Usually, there are a myriad of ways to solve a single problem. When teams get together, they’re able to pool all their ideas, then carefully weigh and discuss each of them. Through collaborative brainstorming, they can determine the simplest solution that delivers the best value to the customer.

Creates a Fluid Workflow

For most agile teams, the “definition of done” includes a checklist of seven or more items. When these are done piecemeal, it can take quite some time to finally mark a task off as complete.

However, with swarming, everything is completed in one session. In software development, for example, the code, quality assurance, and tests all happen at the same time.

Limits Context Switching

Multi-tasking, the studies have shown, significantly reduces an individual’s work performance during the day. Swarming keeps the whole team focused on the same problem, so they’re not being drawn away from one task and having to focus on something else a few minutes later.

This concentrated focus is a more efficient way to get things done, and it increases the value of the increment the team creates.

Develops Strong Rapport

When a team routinely swarms together and helps one another out, they come to appreciate everyone’s skill set and point of view. It removes a hero mentality from the team dynamic, and instead people feel like everyone has their back.

As you can see, swarming benefits a team in so many ways. It’s no surprise that some agile teams make them a routine part of iteration planning.

The Swarm Mentality

The Swarm Mentality

A swarming mindset doesn’t come naturally to all team members. For some, asking for help feels like admitting you don’t know how to do your job. Others have a “ball hog” mentality, and they’re more concerned about their individual performance than the team’s performance.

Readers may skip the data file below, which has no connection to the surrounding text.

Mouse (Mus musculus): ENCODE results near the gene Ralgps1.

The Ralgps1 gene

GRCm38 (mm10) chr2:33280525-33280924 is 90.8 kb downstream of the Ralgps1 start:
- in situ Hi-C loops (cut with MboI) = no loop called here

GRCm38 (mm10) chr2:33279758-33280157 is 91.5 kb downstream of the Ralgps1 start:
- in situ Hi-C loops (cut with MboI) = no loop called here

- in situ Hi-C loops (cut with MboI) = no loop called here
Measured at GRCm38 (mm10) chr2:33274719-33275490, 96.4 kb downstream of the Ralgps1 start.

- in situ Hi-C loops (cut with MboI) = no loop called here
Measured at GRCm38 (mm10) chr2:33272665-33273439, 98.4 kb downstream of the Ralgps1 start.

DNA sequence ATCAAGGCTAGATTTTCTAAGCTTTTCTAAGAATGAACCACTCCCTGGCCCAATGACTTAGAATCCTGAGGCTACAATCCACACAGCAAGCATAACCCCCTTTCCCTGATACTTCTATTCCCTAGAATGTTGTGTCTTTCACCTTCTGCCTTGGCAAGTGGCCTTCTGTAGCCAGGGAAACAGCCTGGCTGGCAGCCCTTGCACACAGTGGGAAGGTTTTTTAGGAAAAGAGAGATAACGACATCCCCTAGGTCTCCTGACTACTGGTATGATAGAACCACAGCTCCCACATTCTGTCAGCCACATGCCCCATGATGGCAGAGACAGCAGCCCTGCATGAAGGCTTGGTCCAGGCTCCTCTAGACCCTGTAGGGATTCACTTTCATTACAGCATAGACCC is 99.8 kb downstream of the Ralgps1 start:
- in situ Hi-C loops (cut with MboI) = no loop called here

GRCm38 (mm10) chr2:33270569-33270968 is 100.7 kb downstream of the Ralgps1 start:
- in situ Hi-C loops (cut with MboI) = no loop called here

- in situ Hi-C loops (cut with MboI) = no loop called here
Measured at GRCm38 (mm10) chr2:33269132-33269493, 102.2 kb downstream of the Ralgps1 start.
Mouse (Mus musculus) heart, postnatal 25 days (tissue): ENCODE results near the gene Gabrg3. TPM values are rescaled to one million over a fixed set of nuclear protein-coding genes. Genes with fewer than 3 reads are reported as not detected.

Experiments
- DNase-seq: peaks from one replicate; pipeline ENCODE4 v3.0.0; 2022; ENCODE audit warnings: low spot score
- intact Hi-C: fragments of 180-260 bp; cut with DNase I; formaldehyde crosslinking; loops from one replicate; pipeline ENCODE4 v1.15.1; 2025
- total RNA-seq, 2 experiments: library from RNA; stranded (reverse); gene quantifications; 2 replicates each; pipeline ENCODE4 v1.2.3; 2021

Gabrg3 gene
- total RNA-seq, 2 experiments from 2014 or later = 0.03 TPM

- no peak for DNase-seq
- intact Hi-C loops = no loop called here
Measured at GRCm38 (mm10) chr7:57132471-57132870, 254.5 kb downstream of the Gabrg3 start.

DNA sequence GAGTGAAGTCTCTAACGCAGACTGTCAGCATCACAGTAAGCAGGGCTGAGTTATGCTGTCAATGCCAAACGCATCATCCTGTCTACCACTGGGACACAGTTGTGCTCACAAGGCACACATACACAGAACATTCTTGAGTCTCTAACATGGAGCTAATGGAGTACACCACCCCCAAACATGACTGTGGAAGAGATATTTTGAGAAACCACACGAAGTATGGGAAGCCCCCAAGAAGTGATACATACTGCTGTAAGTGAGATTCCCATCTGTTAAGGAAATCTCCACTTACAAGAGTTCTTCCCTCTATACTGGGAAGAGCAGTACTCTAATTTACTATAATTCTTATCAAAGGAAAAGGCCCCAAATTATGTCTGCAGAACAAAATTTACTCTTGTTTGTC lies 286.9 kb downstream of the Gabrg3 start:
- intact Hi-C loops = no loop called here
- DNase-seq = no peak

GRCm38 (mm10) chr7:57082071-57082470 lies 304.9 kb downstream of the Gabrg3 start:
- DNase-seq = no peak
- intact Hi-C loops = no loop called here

But taking problems to the team is the agile way. Here are a few ideas for how a scrum master or an agile coach creates a team that’s ready and willing to swarm.

Create Psychological Safety

Some team members, particularly anyone new to a team, feel an immense pressure to perform at 100% all the time. In an agile setting, however, admitting that you’re stuck and taking something to the team is really a strength.

A coach creates an atmosphere of vulnerability and trust by routinely asking people if they need help and then acknowledging and rewarding team members who bring concerns to the team.


Oftentimes team members become siloed into their individual skills and tasks. It’s hard to learn new things, and so many prefer to just keep on doing what they already know. However, swarming only works when everyone has a strong skill base and understands multiple facets of a problem.

A coach increases individual team member’s skill-sets by introducing the practice of pairing. This is when team members work together on the same task and learn from one another.

Use Team Metrics, Rather Than Individual

It’s easy for team members to pit themselves against each other, and evaluate each person’s performance against their own. However, this individualist mindset precludes the collaborative spirit that’s required of swarming.

By only presenting the team’s sprint velocity, and not individual sprint velocities, an agile coach or scrum master communicates that the team’s performance is more valuable than an individual’s performance.

In sum, swarming is a practice that won’t happen right away on many agile teams. First, it’s necessary to create an atmosphere of trust and camaraderie and train each member in a variety of skills.


Swarming is about providing a helping hand, and is a hallmark of a collaborative, agile team environment. Some teams regularly schedule swarms, and at other times a swarm occurs unexpectedly. For a swarm to be effective, it needs to entail face-to-face conversation, either in-person or on a video conference platform.

An agile coach creates a fertile swarming environment by cross-training teams and creating psychological safety within the team.

Swarms benefit the team and the client in so many ways. It develops team rapport, delivers a creative and innovative solution to problems, and allows a task to get from start to finish in the fastest time possible. So whether or not a team is allergic to bees, swarming is something every agile team should embrace without hesitation.